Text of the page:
Sometimes you watch a big film, a classic, and you come to a surprising conclusion. This film is under-rated. Okay, how can that be? 2001 is almost universally acknowledged as a classic of its genre and a masterpiece in the history of world cinema, but there's something about it that makes me remember Bill Shankley's famous insistence that 'Football wasn't life and death: it's more important than that.'
It isn't a masterpiece; it's much better than that.
Partly, this is because, more than any other film, 2001 got me interested in cinema as an art form. I remember watching this film on several occasions as a child. The first time was on the BBC during the Xmas season and I couldn't make head nor tail of it. Monkeys, music, nobody talking, space ships but slow space ships and then I had to go to bed. All I knew was that it wasn't Star Wars. The second time we were visiting my aunt's and I had built this up so that I had basically booked their television. Again it was Xmas. BBC2. All afternoon.
It was the first video cassette I ever bought, a dreadful pan and scan from Asda in a greenish box with an advert fro Kelly's Heroes at the beginning.
Re-watching it on Blu-ray, the film looks wonderful and especially the colours. The shiny red of the space suit, the green head rest of the bed, the blacks of spaces, the ochre dusk of Africa.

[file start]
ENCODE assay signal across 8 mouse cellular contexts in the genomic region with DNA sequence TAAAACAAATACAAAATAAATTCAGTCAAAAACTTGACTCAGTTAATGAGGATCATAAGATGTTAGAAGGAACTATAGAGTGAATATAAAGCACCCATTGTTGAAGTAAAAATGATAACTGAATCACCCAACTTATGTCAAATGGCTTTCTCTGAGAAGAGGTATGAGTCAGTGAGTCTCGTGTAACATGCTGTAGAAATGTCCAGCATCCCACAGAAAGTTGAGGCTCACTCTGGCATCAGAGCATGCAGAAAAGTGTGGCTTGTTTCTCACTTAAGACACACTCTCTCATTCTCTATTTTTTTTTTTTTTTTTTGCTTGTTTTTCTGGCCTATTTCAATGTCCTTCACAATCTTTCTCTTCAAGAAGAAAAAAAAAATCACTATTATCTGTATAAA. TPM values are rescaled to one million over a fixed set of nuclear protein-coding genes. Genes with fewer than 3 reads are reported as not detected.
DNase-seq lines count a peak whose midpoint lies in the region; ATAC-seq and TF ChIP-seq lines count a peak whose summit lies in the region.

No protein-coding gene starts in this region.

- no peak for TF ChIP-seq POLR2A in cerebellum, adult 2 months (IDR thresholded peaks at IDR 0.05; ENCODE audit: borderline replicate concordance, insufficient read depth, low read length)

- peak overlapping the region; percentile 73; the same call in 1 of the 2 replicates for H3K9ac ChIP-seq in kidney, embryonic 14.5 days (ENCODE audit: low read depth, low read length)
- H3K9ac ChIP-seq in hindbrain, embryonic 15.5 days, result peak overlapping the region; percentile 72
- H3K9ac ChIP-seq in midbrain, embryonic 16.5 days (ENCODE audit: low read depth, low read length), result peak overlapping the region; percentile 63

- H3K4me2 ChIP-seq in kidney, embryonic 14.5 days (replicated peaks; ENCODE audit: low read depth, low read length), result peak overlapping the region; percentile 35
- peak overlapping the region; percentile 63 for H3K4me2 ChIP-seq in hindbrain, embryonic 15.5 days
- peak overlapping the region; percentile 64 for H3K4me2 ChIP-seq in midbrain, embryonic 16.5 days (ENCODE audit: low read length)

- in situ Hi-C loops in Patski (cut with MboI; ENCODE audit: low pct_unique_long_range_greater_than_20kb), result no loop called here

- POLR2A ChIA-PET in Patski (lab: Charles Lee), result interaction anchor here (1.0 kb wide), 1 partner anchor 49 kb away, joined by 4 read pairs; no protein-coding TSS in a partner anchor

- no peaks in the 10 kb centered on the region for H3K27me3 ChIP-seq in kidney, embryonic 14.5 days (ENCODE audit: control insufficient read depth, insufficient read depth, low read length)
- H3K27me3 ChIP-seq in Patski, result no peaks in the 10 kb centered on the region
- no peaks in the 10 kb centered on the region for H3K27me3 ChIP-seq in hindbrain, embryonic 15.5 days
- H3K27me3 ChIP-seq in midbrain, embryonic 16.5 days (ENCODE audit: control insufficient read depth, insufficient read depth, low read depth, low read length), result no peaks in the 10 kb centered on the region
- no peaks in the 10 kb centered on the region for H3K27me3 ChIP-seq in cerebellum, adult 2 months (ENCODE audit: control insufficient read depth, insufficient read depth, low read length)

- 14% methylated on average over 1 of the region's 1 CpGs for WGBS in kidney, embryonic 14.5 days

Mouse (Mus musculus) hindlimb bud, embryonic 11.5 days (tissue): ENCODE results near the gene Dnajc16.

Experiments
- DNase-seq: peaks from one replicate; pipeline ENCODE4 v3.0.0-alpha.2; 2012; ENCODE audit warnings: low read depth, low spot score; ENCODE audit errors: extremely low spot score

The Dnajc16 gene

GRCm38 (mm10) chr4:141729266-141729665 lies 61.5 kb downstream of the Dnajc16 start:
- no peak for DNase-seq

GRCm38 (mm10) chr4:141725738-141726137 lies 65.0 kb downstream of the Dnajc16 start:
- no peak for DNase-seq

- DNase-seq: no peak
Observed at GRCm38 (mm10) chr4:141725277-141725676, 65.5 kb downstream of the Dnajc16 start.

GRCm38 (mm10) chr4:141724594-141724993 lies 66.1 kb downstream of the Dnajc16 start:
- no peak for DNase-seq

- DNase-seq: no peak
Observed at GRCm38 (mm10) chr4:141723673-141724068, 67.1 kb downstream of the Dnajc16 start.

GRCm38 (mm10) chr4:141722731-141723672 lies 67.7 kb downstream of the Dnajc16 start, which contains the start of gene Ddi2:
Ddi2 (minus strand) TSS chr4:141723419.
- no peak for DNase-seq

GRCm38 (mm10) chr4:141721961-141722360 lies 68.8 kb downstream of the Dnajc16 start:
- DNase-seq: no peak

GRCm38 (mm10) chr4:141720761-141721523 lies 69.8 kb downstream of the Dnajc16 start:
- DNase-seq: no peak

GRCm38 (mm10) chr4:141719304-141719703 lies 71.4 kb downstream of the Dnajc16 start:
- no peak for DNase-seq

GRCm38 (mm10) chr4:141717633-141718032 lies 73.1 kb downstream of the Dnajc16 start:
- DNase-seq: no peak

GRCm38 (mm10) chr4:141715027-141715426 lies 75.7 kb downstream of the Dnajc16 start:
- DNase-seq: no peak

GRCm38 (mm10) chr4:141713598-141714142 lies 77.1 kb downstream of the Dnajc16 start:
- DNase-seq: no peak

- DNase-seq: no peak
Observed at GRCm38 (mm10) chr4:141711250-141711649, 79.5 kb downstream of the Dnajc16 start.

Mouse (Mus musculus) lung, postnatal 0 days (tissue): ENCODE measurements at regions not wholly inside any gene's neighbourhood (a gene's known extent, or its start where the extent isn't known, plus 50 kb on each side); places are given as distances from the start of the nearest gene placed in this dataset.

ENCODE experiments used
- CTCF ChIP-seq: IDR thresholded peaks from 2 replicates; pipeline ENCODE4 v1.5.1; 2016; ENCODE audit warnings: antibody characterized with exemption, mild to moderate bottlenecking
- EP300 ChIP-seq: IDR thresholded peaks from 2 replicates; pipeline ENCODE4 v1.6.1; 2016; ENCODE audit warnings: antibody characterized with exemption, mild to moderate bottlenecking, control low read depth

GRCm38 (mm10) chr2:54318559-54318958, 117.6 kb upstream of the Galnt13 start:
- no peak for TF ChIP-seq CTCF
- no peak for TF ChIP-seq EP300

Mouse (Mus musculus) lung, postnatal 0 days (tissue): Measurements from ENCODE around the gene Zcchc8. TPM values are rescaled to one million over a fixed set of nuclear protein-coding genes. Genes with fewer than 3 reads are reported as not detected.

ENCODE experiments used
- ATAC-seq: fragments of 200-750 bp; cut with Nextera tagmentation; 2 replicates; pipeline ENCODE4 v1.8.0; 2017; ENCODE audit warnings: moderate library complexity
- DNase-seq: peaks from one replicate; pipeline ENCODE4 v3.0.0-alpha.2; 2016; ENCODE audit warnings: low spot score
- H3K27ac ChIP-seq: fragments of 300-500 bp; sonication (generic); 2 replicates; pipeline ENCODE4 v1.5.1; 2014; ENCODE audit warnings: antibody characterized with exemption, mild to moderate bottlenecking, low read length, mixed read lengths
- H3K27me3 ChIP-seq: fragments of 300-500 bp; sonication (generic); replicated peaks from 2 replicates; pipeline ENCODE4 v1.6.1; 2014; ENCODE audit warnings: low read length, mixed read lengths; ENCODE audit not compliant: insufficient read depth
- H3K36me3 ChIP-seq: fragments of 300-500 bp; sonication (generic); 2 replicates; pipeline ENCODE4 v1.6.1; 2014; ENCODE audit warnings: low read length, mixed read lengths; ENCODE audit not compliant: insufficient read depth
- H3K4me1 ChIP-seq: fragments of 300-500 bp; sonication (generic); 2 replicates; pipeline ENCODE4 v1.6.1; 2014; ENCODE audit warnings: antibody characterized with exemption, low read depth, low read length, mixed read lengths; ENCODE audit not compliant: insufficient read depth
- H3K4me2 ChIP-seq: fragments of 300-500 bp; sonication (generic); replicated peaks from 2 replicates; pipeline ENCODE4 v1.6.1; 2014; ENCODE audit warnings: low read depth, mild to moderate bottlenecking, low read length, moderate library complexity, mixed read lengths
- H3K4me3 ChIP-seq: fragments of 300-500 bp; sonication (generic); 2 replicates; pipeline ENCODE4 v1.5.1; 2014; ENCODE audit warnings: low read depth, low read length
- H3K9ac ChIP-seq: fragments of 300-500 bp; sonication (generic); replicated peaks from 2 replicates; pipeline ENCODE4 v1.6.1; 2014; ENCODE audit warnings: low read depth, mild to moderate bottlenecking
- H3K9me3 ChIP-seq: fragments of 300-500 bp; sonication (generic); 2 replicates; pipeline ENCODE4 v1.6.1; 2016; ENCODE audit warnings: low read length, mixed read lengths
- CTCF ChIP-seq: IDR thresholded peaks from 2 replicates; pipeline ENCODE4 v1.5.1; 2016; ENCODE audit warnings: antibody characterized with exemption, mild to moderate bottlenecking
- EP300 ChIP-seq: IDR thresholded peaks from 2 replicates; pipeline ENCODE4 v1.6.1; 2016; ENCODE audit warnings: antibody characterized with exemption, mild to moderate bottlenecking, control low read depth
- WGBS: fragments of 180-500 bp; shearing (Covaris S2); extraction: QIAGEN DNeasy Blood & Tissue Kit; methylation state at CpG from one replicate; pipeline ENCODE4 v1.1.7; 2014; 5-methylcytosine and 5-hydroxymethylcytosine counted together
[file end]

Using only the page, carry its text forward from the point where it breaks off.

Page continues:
I read Arthur C. Clarke's novel which was written in conjunction with the film, and his making of book, and the short story 'Sentinel' on which it was based. Originally, I was more impressed with Arthur C. Clarke than Kubrick. My switching of allegiance (having read also at least one of Clarke's sequels) was a moment of real maturation. A point similar to that when I realised that Jean Michel Jarre was not playing music of the future. The narrative of 2001 is flimsy. Story just isn't that important. It's the poetry of cinema that matters. The monolith I always linked with Kubrick's name--as in, you know, it's a brick. Hal's super smooth oddly innocent and yet murderous intelligence. The red spot with the swirls. How it takes on a kind of personality seems to change even as we know it doesn't.
After the pyrotechnics of the star gate sequence that even today dazzle in a way that cinema rarely, rarely does, comes the ultimate horror story. The disconcerting fast forward through a life always upset me as a child and upsets me more now. When I was a kid, I thought it was a weird alien process. He was in a zoo and being studied or something.
Now I realise it's just life. One minute you're having a crazy ride, then you notice you have grey hairs then you break a glass and then you're bedridden. And finally you're an opaque embryo thing reminiscent of Hal's red eye.
One thing I noticed on this viewing was the Kubrick's credit card matches the conjunction of the monolith with the moons of Jupiter just before the star gate sequence. But there are so many things to notice and so many things to love. I know the film isn't perfect.
It's actually better than that.
John Bleasdale is a writer. His work has appeared in The Guardian, The Independent, Il Manifesto, as well as CineVue.Com and theStudioExec.com. He has also written a number of plays, screenplays and novels.